The Plame/CIA leak case is getting what all good scandals need: props.
We now have the “missing notebook” and the “missing email.” The “missing notebook,” as several news reports noted at the end of last week, belongs to New York Times reporter Judith Miller and reportedly contains notes of a conversation regarding former Ambassador Joseph Wilson that she had with Scooter Libby, Dick Cheney’s chief of staff, on June 25, 2003. The date is intriguing, for this is weeks before Wilson published his now famous New York Times op-ed piece (in which he revealed that after traveling to Niger for the CIA he had concluded that the allegation that Iraq had been uranium shopping there was dubious). And, of course, this was weeks before Robert Novak wrote a column outing Wilson’s wife as an undercover CIA officer. So why were the two discussing Wilson at that point? Why did this notebook go missing within the paper’s Washington bureau? Who found it? Miller or someone else? Why won’t the Times explain to its readers how it came to be discovered? What do the notes in this notebook say?
The Case of the Missing Notebook does prompt much pondering. As Greg Mitchell of Editor & Publisher listed a set of questions raised by the missing notebook in his own column:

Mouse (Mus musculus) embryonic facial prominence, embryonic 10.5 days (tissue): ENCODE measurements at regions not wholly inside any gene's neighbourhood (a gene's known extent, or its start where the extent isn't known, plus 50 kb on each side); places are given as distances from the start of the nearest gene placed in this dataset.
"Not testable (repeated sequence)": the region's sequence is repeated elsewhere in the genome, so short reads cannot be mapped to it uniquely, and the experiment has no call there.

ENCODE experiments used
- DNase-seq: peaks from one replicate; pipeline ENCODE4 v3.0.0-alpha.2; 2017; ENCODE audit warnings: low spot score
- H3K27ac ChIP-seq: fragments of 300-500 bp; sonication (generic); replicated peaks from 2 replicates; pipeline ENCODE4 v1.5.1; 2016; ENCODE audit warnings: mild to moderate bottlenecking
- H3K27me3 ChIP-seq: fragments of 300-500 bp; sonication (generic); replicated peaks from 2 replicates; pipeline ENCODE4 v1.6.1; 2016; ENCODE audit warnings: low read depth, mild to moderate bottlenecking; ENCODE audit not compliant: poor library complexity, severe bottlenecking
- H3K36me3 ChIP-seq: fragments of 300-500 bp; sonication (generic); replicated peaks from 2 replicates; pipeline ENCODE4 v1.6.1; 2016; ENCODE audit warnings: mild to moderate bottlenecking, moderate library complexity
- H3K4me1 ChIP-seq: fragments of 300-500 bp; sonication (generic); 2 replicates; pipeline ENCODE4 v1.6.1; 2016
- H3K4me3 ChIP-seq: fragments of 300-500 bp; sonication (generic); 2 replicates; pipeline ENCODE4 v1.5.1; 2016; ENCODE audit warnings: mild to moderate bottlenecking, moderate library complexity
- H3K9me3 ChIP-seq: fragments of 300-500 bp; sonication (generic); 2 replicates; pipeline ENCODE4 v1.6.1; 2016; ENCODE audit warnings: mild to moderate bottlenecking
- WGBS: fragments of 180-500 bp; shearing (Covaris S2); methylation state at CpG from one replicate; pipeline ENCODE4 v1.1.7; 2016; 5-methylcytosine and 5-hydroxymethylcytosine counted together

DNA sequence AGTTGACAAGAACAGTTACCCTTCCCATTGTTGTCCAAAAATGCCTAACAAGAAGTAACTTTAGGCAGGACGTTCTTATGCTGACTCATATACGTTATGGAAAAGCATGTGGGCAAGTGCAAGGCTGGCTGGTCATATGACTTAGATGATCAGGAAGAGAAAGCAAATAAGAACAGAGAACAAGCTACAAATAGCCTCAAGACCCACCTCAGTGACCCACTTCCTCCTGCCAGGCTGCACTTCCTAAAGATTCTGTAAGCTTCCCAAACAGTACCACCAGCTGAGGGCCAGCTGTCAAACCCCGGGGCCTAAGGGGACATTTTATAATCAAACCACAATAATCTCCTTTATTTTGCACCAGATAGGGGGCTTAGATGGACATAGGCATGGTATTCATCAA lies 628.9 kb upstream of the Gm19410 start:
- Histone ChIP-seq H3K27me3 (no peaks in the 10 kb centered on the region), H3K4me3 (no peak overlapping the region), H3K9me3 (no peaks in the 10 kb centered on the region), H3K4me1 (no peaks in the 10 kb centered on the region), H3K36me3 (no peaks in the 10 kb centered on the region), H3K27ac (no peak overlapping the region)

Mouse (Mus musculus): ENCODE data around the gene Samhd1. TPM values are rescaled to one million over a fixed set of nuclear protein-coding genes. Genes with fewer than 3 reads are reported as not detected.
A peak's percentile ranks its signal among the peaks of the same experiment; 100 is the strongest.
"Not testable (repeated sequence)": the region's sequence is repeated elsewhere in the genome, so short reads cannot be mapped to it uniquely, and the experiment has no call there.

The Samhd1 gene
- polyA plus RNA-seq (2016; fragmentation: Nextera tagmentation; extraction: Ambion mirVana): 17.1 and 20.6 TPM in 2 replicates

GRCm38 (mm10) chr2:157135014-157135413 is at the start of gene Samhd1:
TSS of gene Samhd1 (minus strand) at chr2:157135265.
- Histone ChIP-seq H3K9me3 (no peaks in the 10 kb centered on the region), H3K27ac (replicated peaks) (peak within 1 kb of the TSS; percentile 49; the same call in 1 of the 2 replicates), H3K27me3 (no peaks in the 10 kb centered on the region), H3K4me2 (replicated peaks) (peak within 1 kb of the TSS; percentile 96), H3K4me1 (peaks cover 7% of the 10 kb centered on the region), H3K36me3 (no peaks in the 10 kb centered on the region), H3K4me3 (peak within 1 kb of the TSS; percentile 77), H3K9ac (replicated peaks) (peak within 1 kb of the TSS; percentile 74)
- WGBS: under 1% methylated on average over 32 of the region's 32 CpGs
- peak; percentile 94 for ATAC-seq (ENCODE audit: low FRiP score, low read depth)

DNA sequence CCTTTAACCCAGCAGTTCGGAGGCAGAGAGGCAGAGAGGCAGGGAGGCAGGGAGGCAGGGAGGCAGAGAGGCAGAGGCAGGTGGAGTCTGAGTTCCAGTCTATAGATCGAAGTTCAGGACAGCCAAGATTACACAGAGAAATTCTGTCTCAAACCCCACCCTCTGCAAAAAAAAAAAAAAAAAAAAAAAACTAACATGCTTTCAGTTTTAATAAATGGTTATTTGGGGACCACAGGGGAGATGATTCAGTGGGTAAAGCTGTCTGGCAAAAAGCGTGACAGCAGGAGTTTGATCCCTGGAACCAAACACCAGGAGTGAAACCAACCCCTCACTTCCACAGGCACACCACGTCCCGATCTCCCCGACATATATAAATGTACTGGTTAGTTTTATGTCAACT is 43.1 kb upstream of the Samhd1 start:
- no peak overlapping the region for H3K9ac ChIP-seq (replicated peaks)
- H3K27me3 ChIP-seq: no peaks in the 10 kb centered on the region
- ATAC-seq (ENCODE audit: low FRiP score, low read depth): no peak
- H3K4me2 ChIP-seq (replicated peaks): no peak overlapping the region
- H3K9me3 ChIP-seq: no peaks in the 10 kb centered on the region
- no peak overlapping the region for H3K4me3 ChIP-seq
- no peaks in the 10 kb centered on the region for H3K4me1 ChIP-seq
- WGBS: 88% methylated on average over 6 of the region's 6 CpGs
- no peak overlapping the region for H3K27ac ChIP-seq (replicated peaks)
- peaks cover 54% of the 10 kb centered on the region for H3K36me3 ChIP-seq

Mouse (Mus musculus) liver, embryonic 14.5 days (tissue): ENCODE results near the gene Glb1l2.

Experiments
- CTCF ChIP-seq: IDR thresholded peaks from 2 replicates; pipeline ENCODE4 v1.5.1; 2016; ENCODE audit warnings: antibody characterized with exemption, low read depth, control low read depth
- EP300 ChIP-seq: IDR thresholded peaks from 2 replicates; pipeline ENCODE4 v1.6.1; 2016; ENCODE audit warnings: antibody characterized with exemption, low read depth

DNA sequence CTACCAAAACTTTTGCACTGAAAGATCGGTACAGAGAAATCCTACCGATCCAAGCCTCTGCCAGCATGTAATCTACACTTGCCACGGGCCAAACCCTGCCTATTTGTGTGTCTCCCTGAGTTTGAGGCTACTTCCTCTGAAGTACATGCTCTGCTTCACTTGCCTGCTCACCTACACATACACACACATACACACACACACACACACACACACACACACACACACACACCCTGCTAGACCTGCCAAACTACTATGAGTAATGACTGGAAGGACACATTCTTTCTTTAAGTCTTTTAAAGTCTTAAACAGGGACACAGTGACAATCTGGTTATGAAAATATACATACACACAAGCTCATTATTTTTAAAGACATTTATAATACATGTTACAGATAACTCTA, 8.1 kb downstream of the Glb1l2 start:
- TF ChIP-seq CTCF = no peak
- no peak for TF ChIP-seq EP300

— Did Libby lie to the grand jury about not talking to Miller about Wilson earlier than July 8? Did Miller lie about that? If so, why?
— How did Fitzgerald find out about these notes? Did he know about the June conversation for quite some time but just recently found out about the notes? Or did Miller come forward herself? If she did, was it after someone tipped off Fitzgerald about the June interview?
— Does the existence of a Miller chat with Libby two weeks before the Wilson Op-Ed, and well before Robert Novak outed Wilson’s wife, Valerie Plame, as a CIA agent, indicate that Libby, indeed, was the original source of the Plame leak? And/or does it suggest that Miller herself was a “carrier” of that leak to others in the media and the administration, well before Novak’s bombshell?
What is frustrating is that the Times could have quickly cleared up a number of these matters. But it chose not to. So the final question on this front is, why?
On to the other new prop. This past weekend, Newsweek‘s Michael Isikoff reported that Karl Rove’s return to the grand jury (for visit No. 4) was caused by the “White House’s handling of a potentially crucial e-mail sent by senior aide Karl Rove two years ago.” Apparently, when Rove was first interviewed by FBI agents and when he first appeared before Patrick Fitzgerald’s grand jury, he neglected to mention his July 11, 2003, conversation with Time‘s Matt Cooper, in which he told Cooper that Wilson’s wife worked at the CIA. But after that first grand jury appearance, Rove’s lawyer, Robert Luskin, according to Isikoff’s report, found an email Rove had sent on July 11 that referred to his conversation with Cooper. Rove then went back to the grand jury to discuss his July 11 chat with Cooper. I suppose Rove merely needed to have his memory refreshed.